Handbook of digital techniques for high-speed design, T Granberg

Tags: Exercises, Contents, Timing Models, Design Data Management, Mentor Graphics, Device Families, Design Reuse, Memory Technologies, Low Voltage Differential Signaling, Differential, Fiber Optics, Signal Integrity, Expedition PCB, Design Examples, FPGA Advantage, Design Process, Design Methodology, EMC Analysis, Pattern Test Circuit, Verification, Lowering Electromagnetic Interference, Electrical Board Description, Timing Methods, Expedition PCB AwoActive Technology Dynanuc Area, Chapter 22 Mentor Graphics, Design Example, Differential Signaling, Test Card, Eye Diagrams, Reference Design, Test Equipment, FCRAM, WarpLink, Electrical Optical Circuit Board PolyGuide Tppcat, Serializer, Speed Test, Random Data, Measurement Results, RLDRAM, Flash Memory, GTLP, Backplane Transceiver Logic, SSTL, Electrical Optical Circuit Board, Gunning Transceiver Logic, QDR, Double Data Rate, DDR SDRAM, IBIS, Flash, LVDS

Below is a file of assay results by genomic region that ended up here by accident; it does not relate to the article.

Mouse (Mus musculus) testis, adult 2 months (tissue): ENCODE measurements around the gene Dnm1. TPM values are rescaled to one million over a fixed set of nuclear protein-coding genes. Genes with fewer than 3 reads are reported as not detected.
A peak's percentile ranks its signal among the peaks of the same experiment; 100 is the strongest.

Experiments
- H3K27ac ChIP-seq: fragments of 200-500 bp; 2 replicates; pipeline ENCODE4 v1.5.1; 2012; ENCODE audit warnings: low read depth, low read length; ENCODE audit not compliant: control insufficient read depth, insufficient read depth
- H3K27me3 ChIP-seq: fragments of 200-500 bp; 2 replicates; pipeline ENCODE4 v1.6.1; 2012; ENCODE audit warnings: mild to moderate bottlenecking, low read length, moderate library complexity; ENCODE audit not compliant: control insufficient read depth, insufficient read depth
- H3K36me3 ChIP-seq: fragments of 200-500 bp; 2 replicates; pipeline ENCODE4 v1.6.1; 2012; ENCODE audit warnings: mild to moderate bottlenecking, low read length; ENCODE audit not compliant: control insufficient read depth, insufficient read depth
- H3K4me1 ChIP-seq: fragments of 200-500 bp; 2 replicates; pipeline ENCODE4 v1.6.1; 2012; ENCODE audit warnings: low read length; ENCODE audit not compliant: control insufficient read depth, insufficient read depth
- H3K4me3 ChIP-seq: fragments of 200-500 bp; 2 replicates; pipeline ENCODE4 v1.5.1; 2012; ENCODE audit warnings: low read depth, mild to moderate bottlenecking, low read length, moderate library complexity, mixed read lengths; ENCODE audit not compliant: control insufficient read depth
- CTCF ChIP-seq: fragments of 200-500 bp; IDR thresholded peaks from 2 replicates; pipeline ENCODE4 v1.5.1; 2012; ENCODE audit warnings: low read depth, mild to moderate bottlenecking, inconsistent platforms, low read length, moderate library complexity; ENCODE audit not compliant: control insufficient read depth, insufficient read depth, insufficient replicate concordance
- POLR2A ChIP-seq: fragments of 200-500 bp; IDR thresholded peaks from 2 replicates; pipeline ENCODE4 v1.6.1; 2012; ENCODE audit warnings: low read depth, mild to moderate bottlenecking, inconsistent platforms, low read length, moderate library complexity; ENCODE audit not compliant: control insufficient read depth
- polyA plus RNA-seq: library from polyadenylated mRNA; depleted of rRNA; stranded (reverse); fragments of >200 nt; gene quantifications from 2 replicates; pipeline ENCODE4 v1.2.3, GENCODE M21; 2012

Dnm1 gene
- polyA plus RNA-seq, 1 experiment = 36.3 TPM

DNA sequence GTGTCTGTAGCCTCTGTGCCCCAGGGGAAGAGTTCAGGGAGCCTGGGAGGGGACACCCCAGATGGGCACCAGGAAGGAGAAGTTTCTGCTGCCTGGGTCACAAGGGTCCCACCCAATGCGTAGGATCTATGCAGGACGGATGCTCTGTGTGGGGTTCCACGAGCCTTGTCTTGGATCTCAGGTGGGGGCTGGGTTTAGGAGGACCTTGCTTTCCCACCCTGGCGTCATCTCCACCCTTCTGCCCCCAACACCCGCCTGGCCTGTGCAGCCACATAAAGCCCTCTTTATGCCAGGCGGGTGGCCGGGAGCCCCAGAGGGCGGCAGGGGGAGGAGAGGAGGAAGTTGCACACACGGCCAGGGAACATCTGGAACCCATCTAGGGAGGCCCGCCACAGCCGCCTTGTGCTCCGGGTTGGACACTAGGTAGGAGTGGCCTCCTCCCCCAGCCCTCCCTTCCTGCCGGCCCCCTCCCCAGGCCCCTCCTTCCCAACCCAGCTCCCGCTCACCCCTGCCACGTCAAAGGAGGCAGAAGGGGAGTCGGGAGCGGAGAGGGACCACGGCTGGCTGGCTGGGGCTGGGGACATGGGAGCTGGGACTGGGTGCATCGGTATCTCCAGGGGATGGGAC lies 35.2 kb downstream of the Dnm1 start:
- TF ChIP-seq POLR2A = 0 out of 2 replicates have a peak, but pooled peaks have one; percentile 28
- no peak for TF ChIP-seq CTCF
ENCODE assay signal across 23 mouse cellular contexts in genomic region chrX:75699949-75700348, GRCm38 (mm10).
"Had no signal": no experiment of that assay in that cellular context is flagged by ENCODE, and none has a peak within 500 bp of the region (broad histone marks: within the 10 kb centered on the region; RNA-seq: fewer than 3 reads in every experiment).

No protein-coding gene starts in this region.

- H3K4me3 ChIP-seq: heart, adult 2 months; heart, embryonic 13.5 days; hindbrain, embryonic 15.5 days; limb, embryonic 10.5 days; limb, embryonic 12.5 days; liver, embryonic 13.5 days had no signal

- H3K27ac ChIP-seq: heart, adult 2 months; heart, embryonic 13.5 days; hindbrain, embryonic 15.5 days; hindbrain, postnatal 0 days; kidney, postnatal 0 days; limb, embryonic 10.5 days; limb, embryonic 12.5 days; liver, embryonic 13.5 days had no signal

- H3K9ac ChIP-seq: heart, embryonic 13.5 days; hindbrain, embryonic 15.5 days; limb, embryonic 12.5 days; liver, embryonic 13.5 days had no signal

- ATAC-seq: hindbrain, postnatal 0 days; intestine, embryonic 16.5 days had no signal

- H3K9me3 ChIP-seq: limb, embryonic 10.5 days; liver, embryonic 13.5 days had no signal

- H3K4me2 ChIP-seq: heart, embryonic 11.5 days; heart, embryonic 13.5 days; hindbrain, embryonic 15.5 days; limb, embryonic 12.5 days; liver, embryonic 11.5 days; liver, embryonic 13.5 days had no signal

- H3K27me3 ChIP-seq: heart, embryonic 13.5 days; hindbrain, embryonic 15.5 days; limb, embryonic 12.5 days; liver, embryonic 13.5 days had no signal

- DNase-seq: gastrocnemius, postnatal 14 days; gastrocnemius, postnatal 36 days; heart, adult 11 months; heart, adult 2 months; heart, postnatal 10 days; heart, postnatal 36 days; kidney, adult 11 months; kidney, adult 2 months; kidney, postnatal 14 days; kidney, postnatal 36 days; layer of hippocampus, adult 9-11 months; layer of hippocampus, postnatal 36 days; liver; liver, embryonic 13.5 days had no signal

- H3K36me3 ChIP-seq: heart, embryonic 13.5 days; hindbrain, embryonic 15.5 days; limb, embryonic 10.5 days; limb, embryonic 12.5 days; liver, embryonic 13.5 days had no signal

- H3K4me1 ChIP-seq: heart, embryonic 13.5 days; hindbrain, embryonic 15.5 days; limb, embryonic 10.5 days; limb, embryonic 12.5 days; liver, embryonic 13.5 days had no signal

Content: HANDBOOK OF DIGITAL TECHNIQUES FOR HIGH-SPEED DESIGN design examples, Signaling and Memory Technologies, fiber optics, Modeling and Simulation to Ensure Signal Integrity Tom Granberg, Ph.D .
Prentice Hall PTR
UPPER SADDLE RIVE NJ 07458
PRENTICE HALL
WWWIPHPTP.COM
PTR
CONTENTS